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Stainless Steel

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General information about stainless steel

There are five main families of stainless steel, namely austenitic, martensitic, ferritic, precipitation hardening and duplex stainless steel. Stainless steel is a steel alloy containing a minimum of 10.5% Chromium. When the chromium content on the steel’s surface reacts with the surrounding atmosphere a passive layer of chromium oxide is created which protects the steel from corrosion. In total over 250 grades of stainless steel exist, each with differing mechanical, physical, thermal and anti-corrosive qualities.

What are the characteristics of stainless steel?

The characteristics of stainless steel vary by family and grade. Generally it is said that stainless steel is corrosion resistant, however the level of resistance is determined by the levels of chromium which form the passive protective layer. Oftentimes nickel is added to austenitic stainless steels, typically around 8%, to enhance favourable characteristics such as toughness. The addition of molybdenum further enhances corrosion resistance to pitting and crevice corrosion.

In comparison to austenitic, ferritic stainless steels tend to be less corrosion resistant due to lower carbon contents and the absence of nickel. While not as strong or corrosion resistant ferritic stainless steel is magnetic and exhibits good engineering qualities such as being more weldable.

How is stainless steel manufactured?

There are three key stages in the production of flat stainless steel products.

Steel mill

The first stage is the production of slab, in which raw materials, often recycled scrap metals, are molten together commonly in an electric arc furnace (EAF). The alloy composition of the molten steel is tailored by removing elements in line with a required balance. This is done in an Argon Oxygen Decarburization Converter (AOD). Depending on the steel manufactured, a Vacuum Oxygen Decarburization (VOD) process may be applied. Following this process the molten steel is poured in to a ladle where final chemical adjustments can be undertaken.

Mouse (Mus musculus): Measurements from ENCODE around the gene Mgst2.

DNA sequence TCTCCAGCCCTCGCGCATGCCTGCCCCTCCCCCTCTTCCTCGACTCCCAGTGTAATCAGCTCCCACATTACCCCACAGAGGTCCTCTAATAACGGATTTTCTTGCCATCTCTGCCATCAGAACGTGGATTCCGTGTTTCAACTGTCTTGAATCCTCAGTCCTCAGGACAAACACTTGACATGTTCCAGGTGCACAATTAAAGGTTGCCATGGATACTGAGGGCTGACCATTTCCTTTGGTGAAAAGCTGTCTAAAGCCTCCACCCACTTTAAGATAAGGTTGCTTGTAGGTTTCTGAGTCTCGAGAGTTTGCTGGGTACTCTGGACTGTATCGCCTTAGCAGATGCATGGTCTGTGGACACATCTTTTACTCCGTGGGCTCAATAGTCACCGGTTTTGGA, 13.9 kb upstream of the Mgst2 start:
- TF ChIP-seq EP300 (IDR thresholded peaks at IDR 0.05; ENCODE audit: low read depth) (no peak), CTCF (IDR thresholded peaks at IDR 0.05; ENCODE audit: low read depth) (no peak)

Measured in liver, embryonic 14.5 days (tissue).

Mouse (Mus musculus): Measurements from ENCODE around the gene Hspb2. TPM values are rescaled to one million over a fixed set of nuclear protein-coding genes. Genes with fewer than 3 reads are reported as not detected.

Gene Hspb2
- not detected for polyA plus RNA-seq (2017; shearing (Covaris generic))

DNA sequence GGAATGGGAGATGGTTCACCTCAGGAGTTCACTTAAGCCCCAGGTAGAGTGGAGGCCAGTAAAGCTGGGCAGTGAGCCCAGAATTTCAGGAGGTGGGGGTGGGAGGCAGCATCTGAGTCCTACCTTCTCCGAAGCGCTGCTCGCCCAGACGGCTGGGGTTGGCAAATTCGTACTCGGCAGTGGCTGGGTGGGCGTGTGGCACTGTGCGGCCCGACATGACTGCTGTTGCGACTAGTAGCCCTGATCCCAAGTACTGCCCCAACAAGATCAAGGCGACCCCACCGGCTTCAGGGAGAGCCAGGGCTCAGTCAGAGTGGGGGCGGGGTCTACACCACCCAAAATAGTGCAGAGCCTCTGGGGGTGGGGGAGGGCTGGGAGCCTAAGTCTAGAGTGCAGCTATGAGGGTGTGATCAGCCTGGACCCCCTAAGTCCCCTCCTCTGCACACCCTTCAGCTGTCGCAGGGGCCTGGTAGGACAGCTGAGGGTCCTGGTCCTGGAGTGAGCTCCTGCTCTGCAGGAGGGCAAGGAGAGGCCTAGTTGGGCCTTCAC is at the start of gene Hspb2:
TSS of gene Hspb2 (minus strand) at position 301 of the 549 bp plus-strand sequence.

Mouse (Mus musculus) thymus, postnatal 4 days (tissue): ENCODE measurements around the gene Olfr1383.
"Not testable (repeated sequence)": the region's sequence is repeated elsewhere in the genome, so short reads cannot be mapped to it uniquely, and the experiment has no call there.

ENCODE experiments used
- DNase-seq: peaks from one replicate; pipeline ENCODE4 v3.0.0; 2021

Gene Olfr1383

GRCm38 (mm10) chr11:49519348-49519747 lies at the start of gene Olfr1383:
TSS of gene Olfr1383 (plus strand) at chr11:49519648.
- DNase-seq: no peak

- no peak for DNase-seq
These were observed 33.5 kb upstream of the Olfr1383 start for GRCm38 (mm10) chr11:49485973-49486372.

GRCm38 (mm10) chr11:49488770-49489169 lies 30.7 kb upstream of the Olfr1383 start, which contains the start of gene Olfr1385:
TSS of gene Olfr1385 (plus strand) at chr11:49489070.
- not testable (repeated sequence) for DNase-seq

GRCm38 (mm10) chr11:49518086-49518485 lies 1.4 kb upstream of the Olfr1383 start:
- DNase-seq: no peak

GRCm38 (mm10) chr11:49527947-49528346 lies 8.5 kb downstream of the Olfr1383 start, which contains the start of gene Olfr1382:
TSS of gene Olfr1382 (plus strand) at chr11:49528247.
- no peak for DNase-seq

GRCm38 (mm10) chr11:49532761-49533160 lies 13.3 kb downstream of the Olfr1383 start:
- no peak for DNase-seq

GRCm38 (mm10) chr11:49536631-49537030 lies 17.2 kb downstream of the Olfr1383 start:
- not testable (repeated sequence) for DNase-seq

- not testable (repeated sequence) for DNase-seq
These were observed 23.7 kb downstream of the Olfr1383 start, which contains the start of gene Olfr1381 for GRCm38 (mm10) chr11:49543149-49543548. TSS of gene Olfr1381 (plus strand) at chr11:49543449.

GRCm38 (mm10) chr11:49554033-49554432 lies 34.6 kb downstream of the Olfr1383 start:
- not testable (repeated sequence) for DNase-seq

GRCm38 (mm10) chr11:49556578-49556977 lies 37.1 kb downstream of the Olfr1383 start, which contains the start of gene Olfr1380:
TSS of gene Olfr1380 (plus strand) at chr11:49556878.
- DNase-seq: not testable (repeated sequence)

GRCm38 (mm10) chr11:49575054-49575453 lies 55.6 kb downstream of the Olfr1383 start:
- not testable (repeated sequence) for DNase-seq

The steel slab is then cast, converting the molten steel into manageable pieces. Every slab is fully traceable. The slabs form the feed stock for further processing such as hot rolling.

Hot Rolling

During hot rolling slabs are heated and passed through rollers which adjust the width and thickness of the slab according to prespecified measurements. This is followed by the removal of surface scale through a pickling and annealing process.

Cold Rolling

The rolling process continues but at room temperature until the desired material thickness has been reached.

What are the benefits of stainless steel?

Universally applicable

Due to its corrosion- and weather- resistance stainless steel is suitable for both indoor and outdoor application.


Stainless steel is an extremely durable and well ageing material. Its long life cycle -over a hundred years in some applications if the right grade is selected- keeps maintenance costs to a minimum. Hence stainless steel is a very cost effective material.

Corrosion Resistance

Stainless steel is generally corrosion resistant if the correct grade for the desired application has been selected.

Cleanliness and Hygiene

Stainless steel is widely used in catering and medical sectors as it is easy to keep clean and therefore more hygienic than other materials.


Stainless steel has numerous architectural applications and is often specified by designers for its aesthetics and the range of appearances (colours and finishes) available.


Stainless steel is fully recyclable. Approximately 90% of end-of-life stainless steel products are collected and recycled, making it a sustainable and environmentally friendly choice.

Which sectors utilise steel sheets in their manufacture?

Stainless steel is a universal material which is used in many different industries, amongst others in:

  • Construction
  • Automotive / transportation
  • Petrochemical industry
  • Ship Building
  • Domestic appliances / goods
  • Medical industry